But Lagos kindly gives you a breather there on in, with the very reachable par-5 15th. A carry off the tee around 230 yards, will kick nicely off Mother Nature and roll out to 270 yards. From there, it’s just a nice solid 5-iron, with the hole’s only defence a beautiful water feature way left of the green.
Holes 16 to 18 then immerse golfers in the expansive dunes on the south-west portion of the site, before looping back to the clubhouse for a well-deserved pint.
I posted 7-over gross, which saw me represent Golfmagic in second and tied third in the nett. Very pleased, yet disappointed to miss out on the trophy.
So let’s assess. Onyria Palmares isn’t cheap to play, but you don’t go all the way to Portugal for a second-rate course. Splash the cash and enjoy. And why not add a bit of style to your vacation at the Hotel Cascade Resort? The 5* complex on the Algarve coast has been sensitively developed on the peninsula of the spine-tingling Ponta da Piedade and includes immaculate food, spa and a deluxe swimming pool.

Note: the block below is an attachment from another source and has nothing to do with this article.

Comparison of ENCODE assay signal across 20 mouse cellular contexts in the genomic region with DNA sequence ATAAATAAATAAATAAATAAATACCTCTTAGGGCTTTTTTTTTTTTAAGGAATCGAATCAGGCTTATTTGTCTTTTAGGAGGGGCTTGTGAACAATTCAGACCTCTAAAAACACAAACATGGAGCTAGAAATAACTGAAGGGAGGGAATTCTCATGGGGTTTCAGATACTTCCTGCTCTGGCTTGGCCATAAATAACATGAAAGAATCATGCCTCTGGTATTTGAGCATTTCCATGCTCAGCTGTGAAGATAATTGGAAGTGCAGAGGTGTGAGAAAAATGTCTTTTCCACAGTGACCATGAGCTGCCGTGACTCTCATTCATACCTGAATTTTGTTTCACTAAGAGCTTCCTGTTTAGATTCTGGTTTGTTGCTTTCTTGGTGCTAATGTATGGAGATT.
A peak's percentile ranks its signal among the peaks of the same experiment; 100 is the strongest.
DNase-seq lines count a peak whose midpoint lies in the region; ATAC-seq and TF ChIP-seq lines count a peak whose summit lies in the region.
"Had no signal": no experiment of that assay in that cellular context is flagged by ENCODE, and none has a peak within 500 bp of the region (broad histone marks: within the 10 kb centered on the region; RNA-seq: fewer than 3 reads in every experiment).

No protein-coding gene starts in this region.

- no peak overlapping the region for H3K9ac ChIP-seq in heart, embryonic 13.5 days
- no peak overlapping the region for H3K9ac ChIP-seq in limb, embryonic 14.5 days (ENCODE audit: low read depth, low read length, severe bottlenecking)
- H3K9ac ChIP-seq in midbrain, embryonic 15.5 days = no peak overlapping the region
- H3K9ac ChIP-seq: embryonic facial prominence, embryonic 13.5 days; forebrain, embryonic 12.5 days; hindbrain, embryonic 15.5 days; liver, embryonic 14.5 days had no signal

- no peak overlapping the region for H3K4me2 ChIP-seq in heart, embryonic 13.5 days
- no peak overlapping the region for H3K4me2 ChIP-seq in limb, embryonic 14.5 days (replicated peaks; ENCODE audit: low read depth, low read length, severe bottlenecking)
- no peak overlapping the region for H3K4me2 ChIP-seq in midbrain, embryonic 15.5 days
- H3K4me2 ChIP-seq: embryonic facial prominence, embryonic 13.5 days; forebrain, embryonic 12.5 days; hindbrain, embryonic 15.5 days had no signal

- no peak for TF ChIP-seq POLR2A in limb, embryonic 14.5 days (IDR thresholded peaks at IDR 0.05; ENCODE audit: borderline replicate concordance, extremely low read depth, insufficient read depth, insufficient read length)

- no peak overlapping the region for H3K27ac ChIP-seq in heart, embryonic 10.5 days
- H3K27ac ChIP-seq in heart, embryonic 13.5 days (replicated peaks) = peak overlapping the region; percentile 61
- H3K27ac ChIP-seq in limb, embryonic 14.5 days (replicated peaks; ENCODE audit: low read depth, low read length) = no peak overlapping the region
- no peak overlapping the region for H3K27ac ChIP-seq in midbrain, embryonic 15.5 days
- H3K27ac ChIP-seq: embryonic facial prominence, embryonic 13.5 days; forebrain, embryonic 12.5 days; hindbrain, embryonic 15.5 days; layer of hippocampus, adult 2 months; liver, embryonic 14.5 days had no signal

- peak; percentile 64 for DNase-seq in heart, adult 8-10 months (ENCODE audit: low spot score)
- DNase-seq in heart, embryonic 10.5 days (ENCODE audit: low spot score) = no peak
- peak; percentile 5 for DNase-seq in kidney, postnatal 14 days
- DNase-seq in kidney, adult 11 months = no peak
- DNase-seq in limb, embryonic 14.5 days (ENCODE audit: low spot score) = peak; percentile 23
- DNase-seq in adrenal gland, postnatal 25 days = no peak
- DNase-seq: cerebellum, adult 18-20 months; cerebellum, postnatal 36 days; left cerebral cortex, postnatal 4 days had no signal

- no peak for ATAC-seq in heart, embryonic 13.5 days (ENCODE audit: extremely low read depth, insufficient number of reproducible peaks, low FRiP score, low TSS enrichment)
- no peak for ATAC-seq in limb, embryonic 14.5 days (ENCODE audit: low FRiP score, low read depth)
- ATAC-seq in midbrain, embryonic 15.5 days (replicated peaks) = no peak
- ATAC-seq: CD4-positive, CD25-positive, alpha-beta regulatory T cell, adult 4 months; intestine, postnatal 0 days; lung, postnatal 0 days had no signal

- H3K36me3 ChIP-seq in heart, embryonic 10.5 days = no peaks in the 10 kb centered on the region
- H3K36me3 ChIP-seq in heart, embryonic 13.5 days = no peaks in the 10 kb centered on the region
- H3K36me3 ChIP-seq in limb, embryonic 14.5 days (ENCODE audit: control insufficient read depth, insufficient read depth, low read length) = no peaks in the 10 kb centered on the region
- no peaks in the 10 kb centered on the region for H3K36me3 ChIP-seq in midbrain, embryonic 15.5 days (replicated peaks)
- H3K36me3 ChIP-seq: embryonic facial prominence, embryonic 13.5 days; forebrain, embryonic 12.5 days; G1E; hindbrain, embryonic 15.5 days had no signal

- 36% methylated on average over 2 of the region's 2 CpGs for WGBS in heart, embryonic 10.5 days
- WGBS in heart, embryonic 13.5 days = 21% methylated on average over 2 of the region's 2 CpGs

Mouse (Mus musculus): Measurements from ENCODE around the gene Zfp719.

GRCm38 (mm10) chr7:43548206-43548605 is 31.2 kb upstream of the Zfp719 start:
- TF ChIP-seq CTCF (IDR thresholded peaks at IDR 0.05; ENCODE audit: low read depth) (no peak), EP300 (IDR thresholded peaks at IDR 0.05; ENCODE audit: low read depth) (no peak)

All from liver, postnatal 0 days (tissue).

With time to kill before our flight on the final day, the offer of a quick 18 holes at the Sir Henry Cotton Penina Championship Course seemed too good to turn down.
A pleasant but testing track with narrow tree-lined fairways and plenty of water to keep your mind on the task in hand, Penina has played host to ten Portuguese Opens and Senior Matchplay competitions down the years – so relive what the pros experience and see how low you can go.
The 4* Tivoli Hotel Beach and Golf Resort is another perfect place to spend your time off the course in the Algarve. Set in the heart of Lagos, this hotel epitomizes Portuguese culture through the designs of Maria Jose Salavisa.
But ultimately, if someone was asking me where to play in Portugal right now, I would tell them to get tee times at the revamped Onyria Palmares course and experience the true genius of the landscape poet Robert Trent Jones II.